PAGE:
In an isosceles trapezoid, there is mirror symmetry.

A shape with mirror symmetry is a shape that is divided by the vertical line of symmetry into two parts that will join if we fold one on top of the other.

In an isosceles trapezoid, there is mirror symmetry.

A shape with mirror symmetry is a shape that is divided by the vertical line of symmetry into two parts that will join if we fold one on top of the other.

Before talking about what symmetry in a trapezoid is and whether it exists, first we will understand what symmetry is in general and under what conditions a shape is called symmetrical.

There are several types of symmetry, including rotational symmetry and mirror symmetry.

In this article, we will only talk about mirror symmetry.

If we can draw a vertical folding line in some way, fold the shape along it and obtain two parts that will merge into each other, the shape will be called a symmetrical shape.

The folding line will be called the line of symmetry of the shape.

Do you have any questions?

The dashed orange line will be the folding line, the line of symmetry.

Now imagine that we fold the two parts created by the folding line inward, one on top of the other.

We can see that in all the previous shapes, the two parts have merged so that these shapes have a transparent symmetry.

**How do we remember it?**

In the mirror reflection, you see exactly what appears in reality.

So also in mirror symmetry, one part of the shape is perfectly reflected with the other part.

If we fold the two parts onto each other, they will not join and, therefore, there is no mirror symmetry in this way.

Now that we understand what symmetry is, we can determine that in an isosceles trapezoid there is a mirror symmetry.** Let's understand this:**

In front of us, there is an isosceles trapezoid.** We will pass a vertical axis of symmetry right in the middle of the trapezoid:**

The axis of symmetry cuts the top and bottom base of the trapezoid in half.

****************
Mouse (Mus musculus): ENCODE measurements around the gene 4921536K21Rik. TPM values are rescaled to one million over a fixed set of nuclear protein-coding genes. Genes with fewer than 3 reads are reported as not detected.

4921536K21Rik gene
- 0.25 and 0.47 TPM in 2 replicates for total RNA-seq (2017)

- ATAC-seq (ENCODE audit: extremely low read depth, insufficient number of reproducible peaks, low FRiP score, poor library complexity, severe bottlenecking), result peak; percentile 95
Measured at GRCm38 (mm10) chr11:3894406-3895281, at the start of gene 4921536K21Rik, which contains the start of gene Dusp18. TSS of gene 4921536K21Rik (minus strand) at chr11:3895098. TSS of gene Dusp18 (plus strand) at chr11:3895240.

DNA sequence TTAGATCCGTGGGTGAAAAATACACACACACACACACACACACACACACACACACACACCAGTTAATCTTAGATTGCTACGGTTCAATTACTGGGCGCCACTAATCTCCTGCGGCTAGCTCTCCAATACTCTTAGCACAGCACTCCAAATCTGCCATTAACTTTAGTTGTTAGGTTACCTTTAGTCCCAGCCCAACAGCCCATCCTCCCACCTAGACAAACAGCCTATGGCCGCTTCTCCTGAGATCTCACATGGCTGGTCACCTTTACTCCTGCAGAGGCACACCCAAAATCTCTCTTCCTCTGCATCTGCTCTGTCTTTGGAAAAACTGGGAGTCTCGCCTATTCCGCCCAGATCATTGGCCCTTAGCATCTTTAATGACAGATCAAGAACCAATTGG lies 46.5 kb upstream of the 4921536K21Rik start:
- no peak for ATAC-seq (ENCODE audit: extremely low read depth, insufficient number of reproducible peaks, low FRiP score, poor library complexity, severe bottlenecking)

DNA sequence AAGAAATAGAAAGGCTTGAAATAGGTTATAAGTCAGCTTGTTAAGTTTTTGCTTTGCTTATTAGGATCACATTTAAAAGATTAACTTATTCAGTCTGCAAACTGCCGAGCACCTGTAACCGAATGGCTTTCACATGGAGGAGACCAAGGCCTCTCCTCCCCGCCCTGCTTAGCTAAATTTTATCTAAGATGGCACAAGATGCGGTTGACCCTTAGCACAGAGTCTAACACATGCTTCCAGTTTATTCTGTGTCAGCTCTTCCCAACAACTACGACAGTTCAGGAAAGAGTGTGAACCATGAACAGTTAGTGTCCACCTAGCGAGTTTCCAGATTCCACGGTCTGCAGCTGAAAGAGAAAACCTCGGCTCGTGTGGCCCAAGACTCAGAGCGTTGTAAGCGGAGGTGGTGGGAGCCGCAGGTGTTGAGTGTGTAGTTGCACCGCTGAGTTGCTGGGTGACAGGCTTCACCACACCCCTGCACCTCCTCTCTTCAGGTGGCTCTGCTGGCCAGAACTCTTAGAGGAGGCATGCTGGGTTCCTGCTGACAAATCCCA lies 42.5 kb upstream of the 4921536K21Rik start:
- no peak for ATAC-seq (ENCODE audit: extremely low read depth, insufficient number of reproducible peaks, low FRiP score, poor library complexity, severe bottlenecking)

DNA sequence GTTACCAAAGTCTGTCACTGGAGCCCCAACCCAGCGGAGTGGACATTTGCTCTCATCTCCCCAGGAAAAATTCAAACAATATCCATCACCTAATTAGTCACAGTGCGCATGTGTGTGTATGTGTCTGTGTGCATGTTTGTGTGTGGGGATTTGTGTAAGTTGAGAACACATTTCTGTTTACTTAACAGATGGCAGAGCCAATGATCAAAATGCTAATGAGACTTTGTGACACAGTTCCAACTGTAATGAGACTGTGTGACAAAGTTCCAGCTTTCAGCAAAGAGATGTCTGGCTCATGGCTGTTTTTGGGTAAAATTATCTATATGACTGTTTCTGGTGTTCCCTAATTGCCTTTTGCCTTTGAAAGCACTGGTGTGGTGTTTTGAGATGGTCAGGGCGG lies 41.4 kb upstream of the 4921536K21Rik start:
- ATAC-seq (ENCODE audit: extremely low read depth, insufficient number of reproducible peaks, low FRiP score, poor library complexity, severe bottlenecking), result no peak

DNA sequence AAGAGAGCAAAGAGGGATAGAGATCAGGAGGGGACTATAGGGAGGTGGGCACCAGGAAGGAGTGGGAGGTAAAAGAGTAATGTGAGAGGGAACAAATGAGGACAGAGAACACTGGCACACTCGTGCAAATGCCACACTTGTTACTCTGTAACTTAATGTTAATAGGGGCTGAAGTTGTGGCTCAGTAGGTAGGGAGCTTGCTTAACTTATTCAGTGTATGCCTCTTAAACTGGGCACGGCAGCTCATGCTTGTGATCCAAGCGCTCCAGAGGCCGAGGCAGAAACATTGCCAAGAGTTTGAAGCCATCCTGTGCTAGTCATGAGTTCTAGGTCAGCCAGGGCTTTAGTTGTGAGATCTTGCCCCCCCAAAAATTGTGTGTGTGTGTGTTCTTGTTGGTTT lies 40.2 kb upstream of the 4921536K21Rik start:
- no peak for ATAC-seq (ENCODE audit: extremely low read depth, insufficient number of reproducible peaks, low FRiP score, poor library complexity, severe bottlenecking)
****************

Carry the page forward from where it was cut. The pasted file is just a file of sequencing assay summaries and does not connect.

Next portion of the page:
Therefore, now we have on one side

**A shape that consists of:**

- Half top base
- One edge
- Half bottom base
- Line of symmetry

**and a second shape that consists of:**

- Half top base
- One edge
- Half bottom base
- Axis of symmetry

Since the edges are equal and half is equal to half, we can determine that the two parts created by the axis of symmetry merge (if you fold one on top of the other) and therefore, in an isosceles trapezoid there is a mirror symmetry.

**What happens with a non-isosceles trapezoid?**

And draw a vertical line of symmetry for it.

We can clearly see that the axis of symmetry does not pass through the mid-base and does not divide this common trapezoid into two parts that will merge if we fold them.

Related Subjects

- Area
- Trapezoids
- Diagonals of an isosceles trapezoid
- Area of a trapezoid
- Perimeter of a trapezoid
- Types of Trapezoids
- Isosceles Trapezoid
- Parallelogram
- Identifying a Parallelogram
- Rotational Symmetry in Parallelograms
- From the Quadrilateral to the Parallelogram
- Kite
- Rectangle
- From a Quadrilateral to a Rectangle
- From a Parallelogram to a Rectangle
- Midsegment
- Midsegment of a trapezoid
- Square
- Area of a square
- From Parallelogram to Square
- Rhombus, kite, or diamond?
- Diagonals of a Rhombus
- Lines of Symmetry in a Rhombus
- From Parallelogram to Rhombus
- The Area of a Rhombus
- Perimeter